Image courtesy of The Pattaya News


So there I was, on my way to take the missus to work, getting ready to turn onto Soi Buakhao when I end up having to sit for a minute while 4 baht buses try to meander their way through the tight opening that is left when the first one decides to park on the side of the road to wait for customers.

It is not uncommon to be stuck behind a line of baht buses that have all the free road in the world available in front of them. Each of them driving slow and honking and beeping at the same customers trying to get them to come aboard their particular bus instead of their competitor’s.

While I was stuck behind them, I started counting. 1…2…3…4…38! 38 baht buses that I either passed, was stuck behind or saw coming the other way. That does not count the line that I am sure crept up my backside while I was driving.

For those of you that aren’t too familiar with Soi Buakhao, it is a 2-lane road in-between 2nd road and 3rd road. The entire soi is only about 1.7 km long and typically is a pretty busy soi due to all of the convenience stores getting their deliveries daily.

Little Soi Buakhao

For Soi Buakhao to have just as many (if not more on occasion) baht buses as Beach Road is absolutely ridiculous. Sure, it is all fine and dandy for you walkers that are putting size 12 Goodyear’s to the pavement daily but for the rest of us normal people that drive it is more annoying than a loose hair sticking to your body after your shower.

Keep in mind, the 38 baht buses do not include the caravan of yellow cabs that also drive around in circles all day like they are lost looking for customers. Pattaya complains that they have traffic issues and everyone blames the tour buses when it should be many other buses that fall into the “Can’t drive for sh*t club” as well.

How do any of them make any money? It seems common sense that if the city would restrict a certain amount of baht buses (via registration or license number or whatnot) to certain roads or areas of the city, they would all make more money. Who wants to follow someone else around all day and watch them pick up your customers before you can get to them?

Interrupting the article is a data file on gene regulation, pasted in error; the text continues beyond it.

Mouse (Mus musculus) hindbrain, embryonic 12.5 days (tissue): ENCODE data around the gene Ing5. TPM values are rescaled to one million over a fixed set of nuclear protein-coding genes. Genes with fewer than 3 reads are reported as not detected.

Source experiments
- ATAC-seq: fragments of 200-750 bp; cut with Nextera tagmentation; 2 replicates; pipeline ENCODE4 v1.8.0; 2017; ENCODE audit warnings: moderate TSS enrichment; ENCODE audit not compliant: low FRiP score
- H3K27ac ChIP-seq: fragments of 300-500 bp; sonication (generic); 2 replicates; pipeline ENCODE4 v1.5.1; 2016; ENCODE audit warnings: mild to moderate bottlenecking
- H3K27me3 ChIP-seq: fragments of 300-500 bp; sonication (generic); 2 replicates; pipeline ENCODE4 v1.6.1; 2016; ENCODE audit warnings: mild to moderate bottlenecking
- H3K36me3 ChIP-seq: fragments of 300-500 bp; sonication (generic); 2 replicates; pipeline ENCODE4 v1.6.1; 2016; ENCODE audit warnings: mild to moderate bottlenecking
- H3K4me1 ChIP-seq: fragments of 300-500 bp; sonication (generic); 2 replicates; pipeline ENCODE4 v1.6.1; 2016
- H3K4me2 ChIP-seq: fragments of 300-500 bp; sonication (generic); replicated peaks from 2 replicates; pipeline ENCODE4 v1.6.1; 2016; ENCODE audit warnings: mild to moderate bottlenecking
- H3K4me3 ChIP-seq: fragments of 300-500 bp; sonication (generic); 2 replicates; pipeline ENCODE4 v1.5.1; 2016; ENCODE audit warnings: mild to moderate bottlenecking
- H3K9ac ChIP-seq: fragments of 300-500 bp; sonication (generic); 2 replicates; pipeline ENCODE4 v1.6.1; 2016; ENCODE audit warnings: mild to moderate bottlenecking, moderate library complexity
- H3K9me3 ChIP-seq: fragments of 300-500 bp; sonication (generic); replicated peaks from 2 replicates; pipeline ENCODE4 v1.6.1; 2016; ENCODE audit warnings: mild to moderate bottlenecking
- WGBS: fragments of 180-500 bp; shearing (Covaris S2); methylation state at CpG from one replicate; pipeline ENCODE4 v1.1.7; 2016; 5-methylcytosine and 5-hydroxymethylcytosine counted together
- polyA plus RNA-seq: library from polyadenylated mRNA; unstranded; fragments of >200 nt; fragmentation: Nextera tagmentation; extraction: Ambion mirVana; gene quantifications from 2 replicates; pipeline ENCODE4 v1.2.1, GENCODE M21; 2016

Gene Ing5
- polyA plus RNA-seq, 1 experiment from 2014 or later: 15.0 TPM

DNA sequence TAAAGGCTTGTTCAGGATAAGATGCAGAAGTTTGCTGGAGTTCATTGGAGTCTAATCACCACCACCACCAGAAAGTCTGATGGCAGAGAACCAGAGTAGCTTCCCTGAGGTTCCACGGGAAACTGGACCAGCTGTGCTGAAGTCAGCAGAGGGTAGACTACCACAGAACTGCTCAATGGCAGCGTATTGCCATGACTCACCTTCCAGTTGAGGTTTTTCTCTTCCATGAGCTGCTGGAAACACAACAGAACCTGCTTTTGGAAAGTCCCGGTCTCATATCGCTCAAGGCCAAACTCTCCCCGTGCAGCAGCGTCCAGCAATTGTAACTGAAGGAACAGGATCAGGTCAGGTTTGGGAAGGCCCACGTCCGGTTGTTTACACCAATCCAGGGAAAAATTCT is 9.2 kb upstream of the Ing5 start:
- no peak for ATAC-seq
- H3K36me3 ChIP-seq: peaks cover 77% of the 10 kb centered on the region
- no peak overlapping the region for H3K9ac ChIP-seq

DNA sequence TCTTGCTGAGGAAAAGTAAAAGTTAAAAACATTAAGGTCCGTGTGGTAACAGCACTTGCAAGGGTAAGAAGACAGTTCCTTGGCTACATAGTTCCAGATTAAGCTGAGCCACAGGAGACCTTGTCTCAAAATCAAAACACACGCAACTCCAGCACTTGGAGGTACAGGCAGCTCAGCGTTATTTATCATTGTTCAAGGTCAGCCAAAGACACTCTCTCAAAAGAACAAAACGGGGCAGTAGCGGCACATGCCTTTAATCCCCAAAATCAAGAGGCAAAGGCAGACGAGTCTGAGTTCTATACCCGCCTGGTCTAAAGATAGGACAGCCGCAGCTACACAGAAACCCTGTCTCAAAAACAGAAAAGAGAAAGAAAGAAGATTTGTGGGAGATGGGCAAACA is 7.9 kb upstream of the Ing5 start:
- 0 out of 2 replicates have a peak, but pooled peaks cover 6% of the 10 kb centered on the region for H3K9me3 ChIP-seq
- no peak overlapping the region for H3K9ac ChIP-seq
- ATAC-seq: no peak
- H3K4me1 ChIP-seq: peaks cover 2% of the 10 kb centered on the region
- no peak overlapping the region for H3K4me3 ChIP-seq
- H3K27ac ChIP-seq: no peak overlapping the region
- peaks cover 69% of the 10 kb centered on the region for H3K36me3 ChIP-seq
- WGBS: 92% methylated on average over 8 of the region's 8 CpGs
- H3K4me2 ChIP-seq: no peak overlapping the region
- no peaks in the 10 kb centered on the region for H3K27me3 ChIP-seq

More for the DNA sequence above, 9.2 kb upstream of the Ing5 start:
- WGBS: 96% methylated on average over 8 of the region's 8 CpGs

Currently, there is no wait time for a baht bus on Soi Buakhao. You literally can jump on one like a hobo onto a rail car as the train of them passes you by. All other cities around the world have a general “Buses will pass by approximately every 2-minutes” kind of thing going on. Sometimes you even have to wait up to a minute when you are on one of central Pattaya’s main roads which are wider, contain more lanes and can accommodate more baht buses at longer intervals from each other.

City Hall should realize, if you have gotten rid of the Chinese tour buses like during the Covid pandemic but you still have traffic issues, you should start troubleshooting what the next traffic factor could be in the equation. I bet you will find that the next in line are yellow cabs, baht buses and mini-buses. Hell, you may even clear up some of the air problems by cutting back on some of them.

There were talks at one point of removing baht buses from Soi Buakhao all-together but they never came to fruition. People used to look at the baht bus situation but it seems they may have forgotten, perhaps they should re-visit the issue. The buses are far more annoying on that particular street than they are helpful.

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Adam Judd
Mr. Adam Judd is the Co-owner of TPN media since December 2017. He is originally from Washington D.C., America, but has also lived in Dallas, Sarasota, and Portsmouth. His background is in retail sales, HR, and operations management, and has written about news and Thailand for many years. He has lived in Pattaya for over nine years as a full-time resident, is well known locally and been visiting the country as a regular visitor for over a decade. His full contact information, including office contact information, can be found on our Contact Us page below. Stories please e-mail About Us: Contact Us: